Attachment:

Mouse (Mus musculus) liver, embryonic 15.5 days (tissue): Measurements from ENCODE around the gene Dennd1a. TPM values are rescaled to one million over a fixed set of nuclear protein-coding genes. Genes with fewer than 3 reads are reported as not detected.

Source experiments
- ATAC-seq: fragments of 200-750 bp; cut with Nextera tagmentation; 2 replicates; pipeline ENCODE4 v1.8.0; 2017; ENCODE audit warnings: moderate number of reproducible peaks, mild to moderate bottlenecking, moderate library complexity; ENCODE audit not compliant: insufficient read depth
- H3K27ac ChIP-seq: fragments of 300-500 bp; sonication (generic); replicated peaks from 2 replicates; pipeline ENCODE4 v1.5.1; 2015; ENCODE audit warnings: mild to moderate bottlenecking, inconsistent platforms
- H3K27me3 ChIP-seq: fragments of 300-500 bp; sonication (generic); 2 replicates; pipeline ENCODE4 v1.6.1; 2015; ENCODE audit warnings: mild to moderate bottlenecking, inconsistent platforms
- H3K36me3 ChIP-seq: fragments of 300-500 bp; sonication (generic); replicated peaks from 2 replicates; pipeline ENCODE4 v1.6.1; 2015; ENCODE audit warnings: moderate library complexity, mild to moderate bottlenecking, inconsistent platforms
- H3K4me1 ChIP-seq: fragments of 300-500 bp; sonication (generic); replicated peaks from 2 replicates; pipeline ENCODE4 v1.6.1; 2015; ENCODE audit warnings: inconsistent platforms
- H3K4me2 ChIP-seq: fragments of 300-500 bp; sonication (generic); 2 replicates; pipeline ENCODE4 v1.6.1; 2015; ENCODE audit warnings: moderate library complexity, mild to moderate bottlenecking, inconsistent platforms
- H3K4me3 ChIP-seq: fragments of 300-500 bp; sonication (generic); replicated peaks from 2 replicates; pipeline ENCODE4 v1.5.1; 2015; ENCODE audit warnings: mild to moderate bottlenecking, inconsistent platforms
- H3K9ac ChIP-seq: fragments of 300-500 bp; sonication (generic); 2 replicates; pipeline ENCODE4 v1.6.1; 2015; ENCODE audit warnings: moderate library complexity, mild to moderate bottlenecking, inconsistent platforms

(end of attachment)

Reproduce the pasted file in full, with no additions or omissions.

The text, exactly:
Mouse (Mus musculus) liver, embryonic 15.5 days (tissue): Measurements from ENCODE around the gene Dennd1a. TPM values are rescaled to one million over a fixed set of nuclear protein-coding genes. Genes with fewer than 3 reads are reported as not detected.

Source experiments
- ATAC-seq: fragments of 200-750 bp; cut with Nextera tagmentation; 2 replicates; pipeline ENCODE4 v1.8.0; 2017; ENCODE audit warnings: moderate number of reproducible peaks, mild to moderate bottlenecking, moderate library complexity; ENCODE audit not compliant: insufficient read depth
- H3K27ac ChIP-seq: fragments of 300-500 bp; sonication (generic); replicated peaks from 2 replicates; pipeline ENCODE4 v1.5.1; 2015; ENCODE audit warnings: mild to moderate bottlenecking, inconsistent platforms
- H3K27me3 ChIP-seq: fragments of 300-500 bp; sonication (generic); 2 replicates; pipeline ENCODE4 v1.6.1; 2015; ENCODE audit warnings: mild to moderate bottlenecking, inconsistent platforms
- H3K36me3 ChIP-seq: fragments of 300-500 bp; sonication (generic); replicated peaks from 2 replicates; pipeline ENCODE4 v1.6.1; 2015; ENCODE audit warnings: moderate library complexity, mild to moderate bottlenecking, inconsistent platforms
- H3K4me1 ChIP-seq: fragments of 300-500 bp; sonication (generic); replicated peaks from 2 replicates; pipeline ENCODE4 v1.6.1; 2015; ENCODE audit warnings: inconsistent platforms
- H3K4me2 ChIP-seq: fragments of 300-500 bp; sonication (generic); 2 replicates; pipeline ENCODE4 v1.6.1; 2015; ENCODE audit warnings: moderate library complexity, mild to moderate bottlenecking, inconsistent platforms
- H3K4me3 ChIP-seq: fragments of 300-500 bp; sonication (generic); replicated peaks from 2 replicates; pipeline ENCODE4 v1.5.1; 2015; ENCODE audit warnings: mild to moderate bottlenecking, inconsistent platforms
- H3K9ac ChIP-seq: fragments of 300-500 bp; sonication (generic); 2 replicates; pipeline ENCODE4 v1.6.1; 2015; ENCODE audit warnings: moderate library complexity, mild to moderate bottlenecking, inconsistent platforms